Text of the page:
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Which is worse? Having non clinical RN experience or no experience at all

Nurses   (1,290 Views 18 Comments)
by tambat tambat (Member)

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Davey Do has 35 years experience and specializes in Psych, CD, HH, Admin, LTC, OR, ER, Med Surge.

14 Followers; 1 Article; 75,863 Visitors; 6,121 Posts

On 6/4/2019 at 11:00 PM, tambat said:

 Basically you assess patients via phone or through walk-ins and judge if they should be admitted into the hospital or not. 

At the facility where I am employed, which has a psych division consisting of five separate units, there is both nursing and non-nursing staff who coordinate intakes. The intake center is housed primarily in the ED and there are a host of resources on which the intake coordinators can access.

There are strict psych assessment policies which are followed to determine the appropriateness of a candidate for admission. If there's a medical concern or question, RNs are there for consultation, but in the end, the MD, attending or ERP, calls the shot. With transfers from a medical facility, there's often a doc to doc.

Bottom line, intake coordinates  the admission. They don't make the final decision.

If the facility runs like the one at which I am employed, I would recommend taking the position. It's good experience and you're not out there alone.

Good luck, tambat!

 

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Davey Do has 35 years experience and specializes in Psych, CD, HH, Admin, LTC, OR, ER, Med Surge.

14 Followers; 1 Article; 75,863 Visitors; 6,121 Posts

On 6/5/2019 at 9:09 AM, klone said:

So, would you be considered a QMHP?

In this area, a QMHP is a master's level social worker/therapist or an RN with two years of psych experience.

Bachelor's level or RN with less than two years experience is an MHP.

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There are hundreds of job postings out there that would have required experience prior to the nursing shortage.  I hear experienced RNs making judgemental comments like "a new grad has no business working in the ER or ICU!"  Now I'm seeing new grad signing bonuses for both.  If you're willing to do the homework required to get yourself up to speed... go for it!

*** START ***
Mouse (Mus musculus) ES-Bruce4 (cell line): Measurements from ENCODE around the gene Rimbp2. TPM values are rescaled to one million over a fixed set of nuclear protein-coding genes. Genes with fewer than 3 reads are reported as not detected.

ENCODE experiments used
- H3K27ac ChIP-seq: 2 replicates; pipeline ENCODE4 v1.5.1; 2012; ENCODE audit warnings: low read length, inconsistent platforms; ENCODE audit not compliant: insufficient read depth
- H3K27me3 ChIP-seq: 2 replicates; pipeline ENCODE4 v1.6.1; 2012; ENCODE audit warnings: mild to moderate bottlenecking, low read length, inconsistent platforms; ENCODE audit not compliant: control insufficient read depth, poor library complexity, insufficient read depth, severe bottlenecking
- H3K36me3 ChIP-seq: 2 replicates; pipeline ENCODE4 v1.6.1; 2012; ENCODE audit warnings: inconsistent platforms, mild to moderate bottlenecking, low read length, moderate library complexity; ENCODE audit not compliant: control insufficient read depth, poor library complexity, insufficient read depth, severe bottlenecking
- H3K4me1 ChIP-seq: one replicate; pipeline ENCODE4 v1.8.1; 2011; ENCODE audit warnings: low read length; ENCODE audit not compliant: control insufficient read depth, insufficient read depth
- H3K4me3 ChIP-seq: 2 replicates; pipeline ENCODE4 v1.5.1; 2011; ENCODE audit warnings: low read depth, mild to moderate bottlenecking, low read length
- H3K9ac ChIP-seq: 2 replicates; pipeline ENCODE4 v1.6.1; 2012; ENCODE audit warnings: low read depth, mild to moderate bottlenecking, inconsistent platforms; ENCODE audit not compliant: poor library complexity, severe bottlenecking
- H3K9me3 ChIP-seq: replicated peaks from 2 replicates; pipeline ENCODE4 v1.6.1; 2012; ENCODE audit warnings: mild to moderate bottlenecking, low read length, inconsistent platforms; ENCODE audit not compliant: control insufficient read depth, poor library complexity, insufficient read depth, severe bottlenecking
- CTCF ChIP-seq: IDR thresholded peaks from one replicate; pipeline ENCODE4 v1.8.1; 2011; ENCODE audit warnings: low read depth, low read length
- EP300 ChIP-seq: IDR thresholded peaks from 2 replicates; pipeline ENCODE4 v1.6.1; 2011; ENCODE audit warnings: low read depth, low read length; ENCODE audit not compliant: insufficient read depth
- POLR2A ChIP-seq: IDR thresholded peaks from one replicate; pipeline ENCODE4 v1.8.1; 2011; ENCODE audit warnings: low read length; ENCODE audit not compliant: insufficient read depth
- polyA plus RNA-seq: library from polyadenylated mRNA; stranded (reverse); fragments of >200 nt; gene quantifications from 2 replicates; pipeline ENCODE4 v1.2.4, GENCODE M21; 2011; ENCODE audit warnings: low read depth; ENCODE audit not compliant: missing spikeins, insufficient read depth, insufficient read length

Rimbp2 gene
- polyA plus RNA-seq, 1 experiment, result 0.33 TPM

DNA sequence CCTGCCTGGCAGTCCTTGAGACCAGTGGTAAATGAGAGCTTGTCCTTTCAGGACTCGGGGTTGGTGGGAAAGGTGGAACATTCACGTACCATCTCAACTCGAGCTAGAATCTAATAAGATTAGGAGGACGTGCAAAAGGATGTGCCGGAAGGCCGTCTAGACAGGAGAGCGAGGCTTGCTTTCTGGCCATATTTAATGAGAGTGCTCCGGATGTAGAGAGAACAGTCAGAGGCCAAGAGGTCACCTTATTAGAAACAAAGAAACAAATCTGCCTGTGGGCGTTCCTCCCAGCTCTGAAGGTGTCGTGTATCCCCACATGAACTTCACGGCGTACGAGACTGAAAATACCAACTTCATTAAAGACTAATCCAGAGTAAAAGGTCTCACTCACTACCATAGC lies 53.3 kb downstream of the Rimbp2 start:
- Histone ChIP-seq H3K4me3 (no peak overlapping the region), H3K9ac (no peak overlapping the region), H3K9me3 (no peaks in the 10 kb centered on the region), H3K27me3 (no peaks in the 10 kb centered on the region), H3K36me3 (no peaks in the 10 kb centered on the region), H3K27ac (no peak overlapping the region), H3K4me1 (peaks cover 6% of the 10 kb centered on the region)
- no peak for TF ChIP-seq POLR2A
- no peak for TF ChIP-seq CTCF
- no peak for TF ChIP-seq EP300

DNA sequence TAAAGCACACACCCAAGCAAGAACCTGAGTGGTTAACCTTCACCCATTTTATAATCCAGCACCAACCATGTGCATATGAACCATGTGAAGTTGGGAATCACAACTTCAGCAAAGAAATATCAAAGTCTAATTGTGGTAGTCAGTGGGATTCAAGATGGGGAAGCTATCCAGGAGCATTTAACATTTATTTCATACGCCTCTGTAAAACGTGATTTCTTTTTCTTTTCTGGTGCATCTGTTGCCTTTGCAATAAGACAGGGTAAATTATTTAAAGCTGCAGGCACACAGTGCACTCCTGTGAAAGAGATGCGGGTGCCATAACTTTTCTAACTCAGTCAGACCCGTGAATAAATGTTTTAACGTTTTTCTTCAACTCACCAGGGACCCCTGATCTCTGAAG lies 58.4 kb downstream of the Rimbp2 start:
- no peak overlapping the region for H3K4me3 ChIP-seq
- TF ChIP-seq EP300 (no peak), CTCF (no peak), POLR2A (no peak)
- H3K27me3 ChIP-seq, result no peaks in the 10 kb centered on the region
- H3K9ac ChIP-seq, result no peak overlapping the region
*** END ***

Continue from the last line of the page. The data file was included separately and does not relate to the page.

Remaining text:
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A great pathway to becoming a triage nurse is being an ER nurse first, however since this is a psych position, it may work.

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I personally wouldn't take this job as a new grad. At the least it is not an ideal start, but at most puts you in a potentially risky position. I know as a new grad, I had no business in triage.

I 1000% support those that say triage is not a place for a new graduate to start. It is quite an independent position unlike starting with a preceptor and a floor full of nurses for support. Noone is on the phone with you picking up on all the non verbal and verbal cues of a situation. You have to be competent and confident enough to know you are making the right decisions on whether a person can wait, goes to the ER, or comes in to see someone at the office. You decide wrong- bad things can happen. At my first hospital, you had to have experience in the ED setting before you were allowed to take the ED triage position.

Good questions to ask is what kind of training would you have, and what sort of support do you have if you are unsure how to direct a patient. Do you have scripts or flow charts for different scenarios?

A last word from my personal experience, is that if you are in a saturated area and don't have a good network to rely on getting a job- consider moving and taking a more rural job. You can often get moving expenses. Or, if possible maybe take a longer commute for a little while if the rural community is close enough.

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836 Visitors; 77 Posts

Nurses are maintaining less and less control over triage.  With the implementation of Epic protocols, one simply blows the protocol into their note and follows it (unless told otherwise by management).  I work in a high volume urgent care.  First, we are inappropriately sent patients that should have been triaged to the ER.  These patients are triaged by highly experienced RNs.  They are told that all potential hospital medicare readmissions must go to UC (we send most of them straight to the ER!).

Second, in my experience, you can talk to a patient until you're blue in the face, but a patient is going to do what he/she wants to do!  If you tell her to stay home and how to recover from her virus, she runs to urgent care for antibiotics anyway.  If you tell him to call 911 for crushing chest pain that radiates to the arm, he comes to urgent care because he doesn't want to pay the ER bill.  If you tell her to call 911 with a pulse ox of 52%, she goes to her PT appointment anyway (which results in an ambulance ride)! 

From a post above: "They just want a warm body or are looking to increase census".  Doesn't this pretty much apply to the profession in general?  I would add "a nurse who is willing to accept the lowest salary" to that quote.

Edited by 2BS Nurse

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